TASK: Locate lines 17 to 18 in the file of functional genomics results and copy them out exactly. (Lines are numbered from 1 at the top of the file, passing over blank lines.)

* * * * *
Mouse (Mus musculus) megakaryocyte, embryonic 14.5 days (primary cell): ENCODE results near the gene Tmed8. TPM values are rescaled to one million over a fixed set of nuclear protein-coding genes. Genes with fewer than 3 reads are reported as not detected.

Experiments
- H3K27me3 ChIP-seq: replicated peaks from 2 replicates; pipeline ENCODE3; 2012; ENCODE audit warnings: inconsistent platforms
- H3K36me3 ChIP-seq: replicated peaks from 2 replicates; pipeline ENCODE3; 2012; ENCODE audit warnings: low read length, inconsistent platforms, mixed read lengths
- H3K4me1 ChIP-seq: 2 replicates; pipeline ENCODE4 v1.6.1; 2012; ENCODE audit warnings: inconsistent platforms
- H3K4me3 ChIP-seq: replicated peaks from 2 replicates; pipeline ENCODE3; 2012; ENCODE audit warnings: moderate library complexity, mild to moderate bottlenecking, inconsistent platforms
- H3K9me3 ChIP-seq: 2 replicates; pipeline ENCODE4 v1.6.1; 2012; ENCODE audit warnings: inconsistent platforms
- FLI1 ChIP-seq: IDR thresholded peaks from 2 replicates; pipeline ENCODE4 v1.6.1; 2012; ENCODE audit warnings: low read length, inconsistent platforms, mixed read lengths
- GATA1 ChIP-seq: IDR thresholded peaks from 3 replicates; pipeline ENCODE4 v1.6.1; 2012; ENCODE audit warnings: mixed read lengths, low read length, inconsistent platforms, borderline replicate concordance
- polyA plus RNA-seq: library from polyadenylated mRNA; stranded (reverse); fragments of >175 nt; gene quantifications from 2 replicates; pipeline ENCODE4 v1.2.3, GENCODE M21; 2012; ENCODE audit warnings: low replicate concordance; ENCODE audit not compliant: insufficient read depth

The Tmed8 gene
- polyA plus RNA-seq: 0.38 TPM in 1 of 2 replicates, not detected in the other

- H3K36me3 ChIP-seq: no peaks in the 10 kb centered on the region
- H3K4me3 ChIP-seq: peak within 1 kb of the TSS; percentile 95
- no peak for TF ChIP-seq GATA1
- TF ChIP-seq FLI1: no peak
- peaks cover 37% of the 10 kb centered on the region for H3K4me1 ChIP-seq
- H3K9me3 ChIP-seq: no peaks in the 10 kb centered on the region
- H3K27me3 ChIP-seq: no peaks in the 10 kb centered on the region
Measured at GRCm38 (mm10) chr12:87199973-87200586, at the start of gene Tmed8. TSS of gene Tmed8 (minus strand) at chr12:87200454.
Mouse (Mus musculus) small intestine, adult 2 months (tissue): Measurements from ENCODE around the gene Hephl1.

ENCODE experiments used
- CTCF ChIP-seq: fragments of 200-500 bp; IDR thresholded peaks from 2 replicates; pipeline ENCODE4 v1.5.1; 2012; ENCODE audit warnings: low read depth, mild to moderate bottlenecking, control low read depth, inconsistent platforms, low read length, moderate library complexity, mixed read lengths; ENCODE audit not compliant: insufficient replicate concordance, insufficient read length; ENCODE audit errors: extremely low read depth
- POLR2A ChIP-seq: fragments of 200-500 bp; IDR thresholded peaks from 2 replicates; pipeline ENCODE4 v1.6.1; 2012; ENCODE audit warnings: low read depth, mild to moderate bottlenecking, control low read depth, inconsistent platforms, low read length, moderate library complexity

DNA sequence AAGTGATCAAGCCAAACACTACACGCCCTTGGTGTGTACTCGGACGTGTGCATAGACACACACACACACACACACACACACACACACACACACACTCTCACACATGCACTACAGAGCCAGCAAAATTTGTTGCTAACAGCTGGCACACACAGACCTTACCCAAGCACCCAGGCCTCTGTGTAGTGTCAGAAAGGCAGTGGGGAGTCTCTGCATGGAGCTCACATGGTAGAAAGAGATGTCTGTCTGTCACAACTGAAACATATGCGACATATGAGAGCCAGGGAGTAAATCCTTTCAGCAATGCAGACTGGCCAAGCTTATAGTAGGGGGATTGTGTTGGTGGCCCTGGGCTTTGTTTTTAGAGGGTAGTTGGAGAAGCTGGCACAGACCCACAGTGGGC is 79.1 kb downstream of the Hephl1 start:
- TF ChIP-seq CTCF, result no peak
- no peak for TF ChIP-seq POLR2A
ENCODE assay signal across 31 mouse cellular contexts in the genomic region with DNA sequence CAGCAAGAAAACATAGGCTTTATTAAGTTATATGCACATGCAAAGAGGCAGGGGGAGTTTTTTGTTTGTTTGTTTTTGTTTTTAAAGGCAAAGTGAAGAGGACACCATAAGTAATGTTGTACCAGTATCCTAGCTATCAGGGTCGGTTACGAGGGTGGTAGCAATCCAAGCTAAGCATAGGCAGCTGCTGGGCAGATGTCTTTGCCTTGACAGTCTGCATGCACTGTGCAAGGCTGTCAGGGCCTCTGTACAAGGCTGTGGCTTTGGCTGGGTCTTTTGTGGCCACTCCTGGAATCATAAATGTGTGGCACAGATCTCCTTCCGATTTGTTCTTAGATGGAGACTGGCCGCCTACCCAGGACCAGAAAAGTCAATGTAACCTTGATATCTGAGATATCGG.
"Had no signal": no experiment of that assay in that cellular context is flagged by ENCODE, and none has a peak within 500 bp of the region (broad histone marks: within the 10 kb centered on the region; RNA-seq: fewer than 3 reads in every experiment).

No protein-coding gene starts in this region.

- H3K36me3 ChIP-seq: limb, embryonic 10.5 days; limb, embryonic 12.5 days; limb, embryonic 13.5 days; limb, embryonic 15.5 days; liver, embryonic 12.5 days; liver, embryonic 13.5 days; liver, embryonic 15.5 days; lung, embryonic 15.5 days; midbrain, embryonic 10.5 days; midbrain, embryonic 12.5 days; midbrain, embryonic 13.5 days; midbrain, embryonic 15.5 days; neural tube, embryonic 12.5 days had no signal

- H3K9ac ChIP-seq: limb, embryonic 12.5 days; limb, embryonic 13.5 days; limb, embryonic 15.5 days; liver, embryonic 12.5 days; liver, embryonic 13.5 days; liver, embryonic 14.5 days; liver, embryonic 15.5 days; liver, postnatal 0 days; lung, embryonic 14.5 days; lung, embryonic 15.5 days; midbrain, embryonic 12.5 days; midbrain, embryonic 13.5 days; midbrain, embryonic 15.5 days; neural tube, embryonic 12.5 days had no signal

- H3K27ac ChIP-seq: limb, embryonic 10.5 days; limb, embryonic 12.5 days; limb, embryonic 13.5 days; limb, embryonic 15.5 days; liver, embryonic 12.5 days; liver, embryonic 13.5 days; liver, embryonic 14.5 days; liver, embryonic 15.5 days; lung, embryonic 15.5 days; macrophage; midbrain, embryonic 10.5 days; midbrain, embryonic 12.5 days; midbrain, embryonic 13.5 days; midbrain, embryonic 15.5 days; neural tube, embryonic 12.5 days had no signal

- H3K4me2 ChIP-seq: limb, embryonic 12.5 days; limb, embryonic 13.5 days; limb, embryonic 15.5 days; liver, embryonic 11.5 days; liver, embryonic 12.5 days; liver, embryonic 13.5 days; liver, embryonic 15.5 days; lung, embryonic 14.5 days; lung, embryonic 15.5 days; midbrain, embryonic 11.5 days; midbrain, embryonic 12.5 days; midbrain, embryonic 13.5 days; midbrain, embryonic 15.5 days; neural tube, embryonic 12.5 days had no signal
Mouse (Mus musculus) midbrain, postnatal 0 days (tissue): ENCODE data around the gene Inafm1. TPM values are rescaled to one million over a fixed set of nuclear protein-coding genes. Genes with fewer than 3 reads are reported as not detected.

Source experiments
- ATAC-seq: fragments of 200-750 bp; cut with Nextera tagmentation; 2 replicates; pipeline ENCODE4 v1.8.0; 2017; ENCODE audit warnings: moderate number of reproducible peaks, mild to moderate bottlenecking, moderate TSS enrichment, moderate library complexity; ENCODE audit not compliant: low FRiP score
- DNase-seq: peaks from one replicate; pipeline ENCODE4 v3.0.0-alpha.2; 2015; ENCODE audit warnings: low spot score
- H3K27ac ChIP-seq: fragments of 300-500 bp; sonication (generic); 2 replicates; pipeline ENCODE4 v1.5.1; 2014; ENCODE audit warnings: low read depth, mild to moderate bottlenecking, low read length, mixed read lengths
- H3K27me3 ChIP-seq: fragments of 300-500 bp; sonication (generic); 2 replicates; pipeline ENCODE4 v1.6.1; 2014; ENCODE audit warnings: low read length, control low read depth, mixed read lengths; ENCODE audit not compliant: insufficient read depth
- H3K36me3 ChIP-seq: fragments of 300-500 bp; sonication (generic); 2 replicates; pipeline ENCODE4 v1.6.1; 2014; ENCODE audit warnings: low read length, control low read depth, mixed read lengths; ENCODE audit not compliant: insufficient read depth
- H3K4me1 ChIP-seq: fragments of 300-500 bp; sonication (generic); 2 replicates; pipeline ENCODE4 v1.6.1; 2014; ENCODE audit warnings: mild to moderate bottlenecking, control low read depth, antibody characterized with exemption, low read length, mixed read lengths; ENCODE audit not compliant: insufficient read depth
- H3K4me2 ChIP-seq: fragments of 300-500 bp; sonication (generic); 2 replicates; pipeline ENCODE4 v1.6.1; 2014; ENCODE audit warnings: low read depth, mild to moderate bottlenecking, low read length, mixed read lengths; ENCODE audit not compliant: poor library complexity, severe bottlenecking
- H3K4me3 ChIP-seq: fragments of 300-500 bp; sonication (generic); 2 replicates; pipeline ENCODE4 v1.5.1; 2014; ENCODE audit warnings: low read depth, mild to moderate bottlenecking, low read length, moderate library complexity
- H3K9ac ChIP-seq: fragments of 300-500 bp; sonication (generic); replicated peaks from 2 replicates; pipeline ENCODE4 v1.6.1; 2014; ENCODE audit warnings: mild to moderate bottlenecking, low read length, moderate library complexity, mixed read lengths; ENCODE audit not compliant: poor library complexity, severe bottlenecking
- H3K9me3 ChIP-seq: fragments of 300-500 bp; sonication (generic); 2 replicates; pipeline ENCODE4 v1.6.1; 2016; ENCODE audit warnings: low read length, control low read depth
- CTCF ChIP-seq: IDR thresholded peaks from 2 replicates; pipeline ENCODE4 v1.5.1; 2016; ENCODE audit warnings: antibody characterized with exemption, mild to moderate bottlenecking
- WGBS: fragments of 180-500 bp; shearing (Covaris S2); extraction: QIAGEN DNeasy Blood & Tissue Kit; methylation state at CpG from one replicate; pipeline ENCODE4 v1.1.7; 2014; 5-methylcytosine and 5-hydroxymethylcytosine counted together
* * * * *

- peaks cover 37% of the 10 kb centered on the region for H3K4me1 ChIP-seq
- H3K9me3 ChIP-seq: no peaks in the 10 kb centered on the region